Robotic "super suit" among hi-tech advances improving NZ food.

The drone hovers above a valuable field crop. Its specially developed camera detects the enemy: weeds.

It links to a geospatial system and logs the coordinates of the offending plants. Later, an AsureQuality inspector travels to the exact spot to confirm identification and remedial action.

Meanwhile, another AsureQuality inspector – one of hundreds in New Zealand's meat processing plants – manipulates a huge beef carcass, checking it for defects or disease. He is wearing a robotic exoskeleton "super suit" which looks straight out of Marvel Comics and has variable power levels in the arms – literally making light work of heavy lifting.

These two technological developments – the drone technology an AsureQuality pilot project and the super suit, developed overseas and just coming onto the market – are part of the futurist world of AsureQuality's General Manager of Science and Technology, Dr Harry van Enckevort.

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New Zealand's premier food assurance organisation, AsureQuality has to have a foot firmly in the future, he says, if New Zealand is to keep its global reputation as a source of quality food and food innovators.

"We have a view of what could happen," says van Enckevort. "It's now about making it happen. As our CEO, John McKay said the other day – we can't stay here, we've got to go there [the future].

"There's an old quote that is relevant too, I think: 'The people saying something can't happen are usually interrupted by someone making it happen'. That's where we have to be... making it happen."

AsureQuality's role is assurance but also has a key part to play in helping to build and protect NZ Inc. It works side by side with food providers from farm gate to retail, ensuring not only quality but helping that quality to be seen and understood by global consumers increasingly selecting food with proven elements like wellness, sustainability, ethics and animal welfare.

So, to return to the drone, uninvited guests in a crop, such as weeds or disease, can have a deleterious effect, particularly on exports. Weeds can contaminate seeds and there can be biosecurity issues.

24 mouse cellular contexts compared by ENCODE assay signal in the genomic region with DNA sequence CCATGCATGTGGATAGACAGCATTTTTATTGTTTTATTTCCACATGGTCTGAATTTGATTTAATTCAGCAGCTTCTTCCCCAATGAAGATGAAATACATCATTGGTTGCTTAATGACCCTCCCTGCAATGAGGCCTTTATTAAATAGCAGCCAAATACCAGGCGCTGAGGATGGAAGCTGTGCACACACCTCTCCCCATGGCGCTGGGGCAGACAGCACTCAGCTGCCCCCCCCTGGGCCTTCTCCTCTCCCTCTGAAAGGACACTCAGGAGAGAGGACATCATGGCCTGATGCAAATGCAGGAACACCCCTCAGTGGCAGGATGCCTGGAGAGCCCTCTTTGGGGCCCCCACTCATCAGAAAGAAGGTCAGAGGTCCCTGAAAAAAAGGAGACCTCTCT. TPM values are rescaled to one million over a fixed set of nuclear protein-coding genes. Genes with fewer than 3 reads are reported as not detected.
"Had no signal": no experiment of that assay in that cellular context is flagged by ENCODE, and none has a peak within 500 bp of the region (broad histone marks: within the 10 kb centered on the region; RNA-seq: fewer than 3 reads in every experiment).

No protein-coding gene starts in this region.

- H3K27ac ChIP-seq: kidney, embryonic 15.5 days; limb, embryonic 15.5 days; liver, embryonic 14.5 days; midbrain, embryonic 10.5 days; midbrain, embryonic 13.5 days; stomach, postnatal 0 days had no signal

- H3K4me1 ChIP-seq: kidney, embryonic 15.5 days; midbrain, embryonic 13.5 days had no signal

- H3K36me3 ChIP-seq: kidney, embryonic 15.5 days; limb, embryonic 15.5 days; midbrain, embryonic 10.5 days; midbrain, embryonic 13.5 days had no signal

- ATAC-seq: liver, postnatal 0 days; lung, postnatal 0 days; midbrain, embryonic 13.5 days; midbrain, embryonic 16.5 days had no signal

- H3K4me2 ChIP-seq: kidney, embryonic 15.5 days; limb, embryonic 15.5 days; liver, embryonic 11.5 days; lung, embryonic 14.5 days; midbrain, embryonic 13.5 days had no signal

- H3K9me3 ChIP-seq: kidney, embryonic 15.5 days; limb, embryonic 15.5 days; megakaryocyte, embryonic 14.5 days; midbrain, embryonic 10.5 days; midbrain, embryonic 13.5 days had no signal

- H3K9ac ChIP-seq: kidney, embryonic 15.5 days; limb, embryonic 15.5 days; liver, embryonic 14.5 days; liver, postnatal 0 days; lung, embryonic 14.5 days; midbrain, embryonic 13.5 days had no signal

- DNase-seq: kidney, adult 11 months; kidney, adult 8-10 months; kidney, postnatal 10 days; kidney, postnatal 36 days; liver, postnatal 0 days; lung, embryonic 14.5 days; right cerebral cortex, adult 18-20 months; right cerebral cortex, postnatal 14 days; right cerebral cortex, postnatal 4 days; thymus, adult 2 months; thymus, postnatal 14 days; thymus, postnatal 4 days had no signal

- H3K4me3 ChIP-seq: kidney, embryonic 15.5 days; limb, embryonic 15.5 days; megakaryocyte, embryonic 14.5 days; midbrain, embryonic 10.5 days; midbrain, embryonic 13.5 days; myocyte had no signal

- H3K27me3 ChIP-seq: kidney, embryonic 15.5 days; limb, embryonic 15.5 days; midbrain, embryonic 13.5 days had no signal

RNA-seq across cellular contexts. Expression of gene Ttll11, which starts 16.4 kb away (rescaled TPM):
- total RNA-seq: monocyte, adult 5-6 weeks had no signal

Van Enckevort says the pilot project involving drones will ascertain whether it can work across New Zealand but says there is an almost certain benefit to AsureQuality inspectors and customers: "On average, at the busy part of the season, our inspectors walk about 11km a day in often difficult terrain.

"The drone project will hopefully show us how much more efficient this process can be by cutting down the time involved by having an exact fix on weeds and the level of contamination – much more efficient and efficacious for the customer as well as us."

The other advantage of the drone proposition is that a wealth of other data can be captured on plant health, soil characteristics, terrain and topography – all of which can be harnessed for use through artificial intelligence (AI) and 'big data' analytics.

AsureQuality and van Enckevort are also increasingly involved in these fields , often referred to as part of the "fourth industrial revolution" (the first three being the steam engine, electricity and then computing and digital technology). Now the fourth "revolution" involves the internet being set to play the ubiquitous role in our lives that electricity does today with advances in the likes of AI, nanotechnology, robotics, 3-D printing, biotechnology and quantum computing.

The robotic suit in the meat processing plants is one example and, though its primary usage is as a health and safety measure for inspectors sometimes injured by the lifting, twisting and turning they do in their jobs, it also brings greater efficiency and thus less time and money expended by their customers.

Van Enckevort says AsureQuality can use 'big data' by being home to a wealth of primary industry information and creating meaning from such data: "Together with our customers, we want to analyse and interpret historical and current data to make predictions about future risks, opportunities and trends and response options for the primary and food industries."

He will soon trial what AI can do with data, with one example being an app developed in eastern Europe which uses machine learning and image analytics to gauge, with 95 per cent accuracy, the weight and condition of cattle.

"There is a great deal more interest in animal welfare from regulators and consumers these days," he says. "But checking the condition, weight and health of animals like cattle is troublesome and occasionally dangerous.

"The app was developed after they took lots and lots of photographs, weighed animals and so on – and built up a huge database that they then applied an algorithm to. That means they can now just take a photograph of a cattle animal and the database will compute its weight with 95 per cent accuracy across the six different breeds of cattle.

AsureQuality have also just held a pilot project using augmented reality (AR) headsets which could be a game-changer in terms of the way they work with customers across audit and inspection programmes, with AR's ability for users to handle multiple tasks at once and for remote efficiency.

They are also holding trials to see if they can use a handheld device to drive more efficiency and cost savings in the lures and baits of thousands of fruit fly traps set up around potential risk sites.

Says van Enckevort: "We are already industry leaders but my mandate is clear. It's not about maintaining our position, it's about defining and ensuring it in the future."